The cyanine dye may be subjected to lake formation. A preferred lake cyanine dye is represented by the formula (II):

(D)--Am.Yn                                       (II)

In the formula (II), D is a skeleton of a cyanine dye represented by the formula (Ia); ##STR121##

In the formula (Ia), each of Z1 and Z2 independently is a non-metallic atomic group that forms a five-membered or six-membered nitrogen-containing heterocyclic ring, which may be condensed with another ring; each of R1 and R2 independently is an alkyl group, an alkenyl group or an aralkyl group; L is a linking group having conjugated double bonds formed by a combination of five, seven or nine methine groups; and each of a and b independently is 0 or 1.

In the formula (Ia), Z1, Z2, R1, R2, L, a and b have the same meanings as Z1, Z2, R1, R2, L, a and b in the formula (I).

In the formula (II), A is a charged anionic group that is attached to D as a substituent group. Examples of the anionic groups include carboxyl, sulfo, phenolic hydroxide, a sulfonamido group, sulfamoyl and phosphono. Carboxyl, sulfo and a sulfonamido group are preferred. Carboxyl is particularly preferred.

In the formula (II), Y is a cation, which relates to the lake formation of the cyanine dye Examples of inorganic cations include alkaline earth metal ions (e.g., Mg2+, Ca2 +, Ba2+, Sr2+), transition metal ions (e.g., Ag+, Zn2+) and other metal ions (e.g., Al3+), samples of organic cations include ammonium ion, amidinium ion and guanidium ion. The organic cation preferably has 4 or more carbon atoms. A divalent or trivalent cation is preferred.

In the formula (II), m is an integer of 2 to 5, and preferably is 2, 3 or 4.

In the formula (II), n is an integer of 1 to 5 that is required for a charge balance. Usually, n is 1, 2 or 3.

The lake cyanine dye may be in the form of a complex salt. ##STR122## in which each of R61, R62, R63, R64, R65, R66, R67 and R68 independently is hydrogen, an alkyl group, a cycloalkyl group, an aryl group, an aralkyl group or a heterocyclic group; R61 and R62, R63 and R64, R65 and R66, R67 and R68, R62 and R63, or R66 and R67 may be combined to form a five- or six-membered ring; each of R69 and R70 independently is an alkyl group, an alkoxy group, an aryloxy group, a halogen atom, an alkoxycarbonyl group, amino, an alkyl-substituted amino group, an amido group, a sulfonamido group, cyano, nitro or carboxyl; and n is an integer of 0 to 3.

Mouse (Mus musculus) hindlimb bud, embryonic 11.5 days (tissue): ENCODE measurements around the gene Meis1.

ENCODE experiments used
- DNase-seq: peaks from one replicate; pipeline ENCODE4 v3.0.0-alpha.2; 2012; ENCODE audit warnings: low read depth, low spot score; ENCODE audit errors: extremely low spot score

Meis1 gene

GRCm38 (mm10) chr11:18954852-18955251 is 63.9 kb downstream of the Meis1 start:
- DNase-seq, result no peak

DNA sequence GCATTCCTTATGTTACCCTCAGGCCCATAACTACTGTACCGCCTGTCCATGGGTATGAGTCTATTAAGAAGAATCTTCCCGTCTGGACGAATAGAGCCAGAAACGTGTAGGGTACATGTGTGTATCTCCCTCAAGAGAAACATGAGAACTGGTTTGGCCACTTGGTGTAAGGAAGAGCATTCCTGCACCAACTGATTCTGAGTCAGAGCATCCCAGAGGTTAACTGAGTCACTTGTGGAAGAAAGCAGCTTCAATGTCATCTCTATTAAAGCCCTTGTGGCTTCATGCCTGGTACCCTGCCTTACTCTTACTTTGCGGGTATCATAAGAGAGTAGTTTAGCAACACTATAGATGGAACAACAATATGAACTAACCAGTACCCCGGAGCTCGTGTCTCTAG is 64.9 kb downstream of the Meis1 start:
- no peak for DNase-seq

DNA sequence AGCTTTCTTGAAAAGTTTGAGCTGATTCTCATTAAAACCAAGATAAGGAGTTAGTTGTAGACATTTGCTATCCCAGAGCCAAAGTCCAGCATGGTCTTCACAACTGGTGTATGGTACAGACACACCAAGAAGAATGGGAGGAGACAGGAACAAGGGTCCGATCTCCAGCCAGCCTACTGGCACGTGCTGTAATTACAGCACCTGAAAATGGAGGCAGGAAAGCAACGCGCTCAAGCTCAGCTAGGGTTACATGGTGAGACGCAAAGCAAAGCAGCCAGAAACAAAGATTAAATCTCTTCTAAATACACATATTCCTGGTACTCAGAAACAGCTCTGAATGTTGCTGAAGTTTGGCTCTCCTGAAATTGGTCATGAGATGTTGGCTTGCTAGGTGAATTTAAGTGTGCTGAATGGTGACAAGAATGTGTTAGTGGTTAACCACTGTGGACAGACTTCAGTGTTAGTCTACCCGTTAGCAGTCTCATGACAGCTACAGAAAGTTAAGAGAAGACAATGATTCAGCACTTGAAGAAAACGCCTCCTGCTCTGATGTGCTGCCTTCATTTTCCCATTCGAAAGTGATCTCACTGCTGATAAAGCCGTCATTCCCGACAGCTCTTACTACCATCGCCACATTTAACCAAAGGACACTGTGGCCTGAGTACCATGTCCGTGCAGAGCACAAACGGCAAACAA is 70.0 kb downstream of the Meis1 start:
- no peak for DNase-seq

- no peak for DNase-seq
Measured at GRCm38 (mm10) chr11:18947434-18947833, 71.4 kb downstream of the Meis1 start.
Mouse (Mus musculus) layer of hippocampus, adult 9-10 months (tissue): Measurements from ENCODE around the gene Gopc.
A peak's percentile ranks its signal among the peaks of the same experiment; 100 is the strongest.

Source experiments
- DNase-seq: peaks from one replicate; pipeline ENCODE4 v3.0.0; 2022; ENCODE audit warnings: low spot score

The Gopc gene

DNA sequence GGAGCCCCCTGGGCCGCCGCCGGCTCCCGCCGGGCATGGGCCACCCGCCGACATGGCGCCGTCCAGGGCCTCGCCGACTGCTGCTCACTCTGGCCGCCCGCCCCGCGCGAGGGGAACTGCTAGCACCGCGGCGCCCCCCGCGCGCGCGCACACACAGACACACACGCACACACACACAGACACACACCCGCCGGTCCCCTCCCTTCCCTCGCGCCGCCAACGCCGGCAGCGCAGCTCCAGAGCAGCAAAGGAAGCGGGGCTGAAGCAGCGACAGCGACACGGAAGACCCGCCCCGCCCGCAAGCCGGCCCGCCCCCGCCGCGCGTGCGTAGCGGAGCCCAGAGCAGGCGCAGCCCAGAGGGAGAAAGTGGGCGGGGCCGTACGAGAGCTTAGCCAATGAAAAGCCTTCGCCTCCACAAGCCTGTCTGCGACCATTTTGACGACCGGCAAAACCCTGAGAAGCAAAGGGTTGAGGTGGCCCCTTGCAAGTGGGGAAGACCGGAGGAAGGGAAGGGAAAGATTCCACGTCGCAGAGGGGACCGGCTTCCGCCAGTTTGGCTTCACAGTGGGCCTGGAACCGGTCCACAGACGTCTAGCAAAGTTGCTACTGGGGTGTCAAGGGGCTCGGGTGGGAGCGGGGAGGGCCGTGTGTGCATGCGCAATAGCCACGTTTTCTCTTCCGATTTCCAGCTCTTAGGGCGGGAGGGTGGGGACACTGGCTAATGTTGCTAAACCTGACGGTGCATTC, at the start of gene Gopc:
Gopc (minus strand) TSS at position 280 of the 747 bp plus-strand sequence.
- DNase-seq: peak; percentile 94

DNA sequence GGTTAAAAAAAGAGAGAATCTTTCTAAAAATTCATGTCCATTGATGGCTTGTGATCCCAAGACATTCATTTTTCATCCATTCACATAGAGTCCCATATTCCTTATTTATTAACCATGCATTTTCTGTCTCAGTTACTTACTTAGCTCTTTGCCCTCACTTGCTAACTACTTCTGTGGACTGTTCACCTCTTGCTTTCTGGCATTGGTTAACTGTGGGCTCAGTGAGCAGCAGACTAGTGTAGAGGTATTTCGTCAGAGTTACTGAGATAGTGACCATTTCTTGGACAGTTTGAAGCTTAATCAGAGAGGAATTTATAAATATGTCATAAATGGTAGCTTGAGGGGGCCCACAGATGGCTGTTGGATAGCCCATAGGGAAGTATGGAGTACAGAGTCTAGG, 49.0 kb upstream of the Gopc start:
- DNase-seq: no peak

In the formula (III), the alkyl group preferably has 1 to 20 carbon atoms, more preferably has 1 to 12 carbon atoms, and most preferably has 1 to 8 carbon atoms. Examples of the alkyl groups include methyl, ethyl, propyl, butyl, hexyl and undecyl. The alkyl group may be branched. The alkyl group may have a substituent group. Examples of the substituent groups include a halogen atom (F, Cl, Br) an alkoxycarbonyl group (e.g., methoxycarbonyl, ethoxycarbonyl), hydroxy, an alkoxy group (e.g., methoxy, ethoxy, isobutoxy), an aryloxy group (e.g., phenoxy) and an acyloxy group (e.g., acetyloxy, butyryloxy, hexyryloxy, benzoyloxy).

In the formula (III), examples of the cyclohexyl groups include cyclopentyl and cyclohexyl.

In the formula (III), the aryl group preferably has 6 to 12 carbon atoms. Examples of the aryl groups include phenyl and naphthyl. The aryl group may have a substituent group. Examples of the substituent groups include an alkyl group having 1 to 8 carbon atoms (e.g., methyl, ethyl, butyl), an alkoxy group having 1 to 6 carbon atoms (e.g., Methoxy, ethoxy), an aryloxy group (e.g., phenoxy, p-chlorophenoxy), a halogen atom (F, Cl, Br), an alkoxycarbonyl group (e.g., methoxycarbonyl, ethoxycarbonyl), amino, an alkyl-substituted amino group (e.g., methylamino), an amido group (e.g., acetamido), a sulfonamido group (e.g., methanesulfonamido), cyano, nitro and carboxyl.

In the formula (III), the aralkyl group preferably has 7 to 12 carbon atoms. Examples of the aralkyl groups include benzyl and phenethyl. The aralkyl group may have a substituent group. Examples of the substituent groups include an alkyl group having 1 to 8 carbon atoms. (e.g., methyl), an alkoxy group having 1 to 6 carbon atoms (e.g., methoxy) and a halogen atom (e.g., Cl).

In the formula (III), examples of the heterocyclic groups include thienyl, furyl, pyrrolyl, pyrazolyl, pyridyl and indolyl.

In the formula (III), the alkoxy group preferably has 1 to 6 carbon atoms. Examples of the alkoxy groups include methoxy and ethoxy.

In the formula (III), the aryloxy group may have a substituent group. Examples of the substituent groups include a halogen atom (e.g., Cl). Examples of the aryloxy groups include phenoxy and p-chlorophenoxy.

In the formula (III), examples of the alkoxycarbonyl groups include methoxycarbonyl and ethoxycarbonyl.

In the formula (III), examples of the alkyl-substituted amino groups include methylamino.

In the formula (III), examples of the amido groups include acetamido.

In the formula (III), examples of the sulfonamido groups include methanesulfonamido.

Examples of the rings formed by combining R61 and R62, R63 and R64, R65 and R66, R67 and R63, R62 and R63, or R66 and R67 include cyclopentane ring and cyclohexane ring.

The position at which the squaline ring is attached to the dihydroperimidine ring preferably is the ortho position or the para position, and more preferably is the ortho position to the position at which the nitrogen atom is attached to the benzene ring of the dihydroperimidine ring

Examples of the dihydroperimidine squarilium dyes represented by the formula (III) are shown below. ##STR123##

The dihydroperimidine squarilium dyes represented by the formula (III) can be synthesized by referring to the descriptions of U.S. Pat. No. 5,380,635. The synthesis example of the dye (302) is shown below. The other dihydroperimidine squarilium dyes can be synthesized in a similar manner.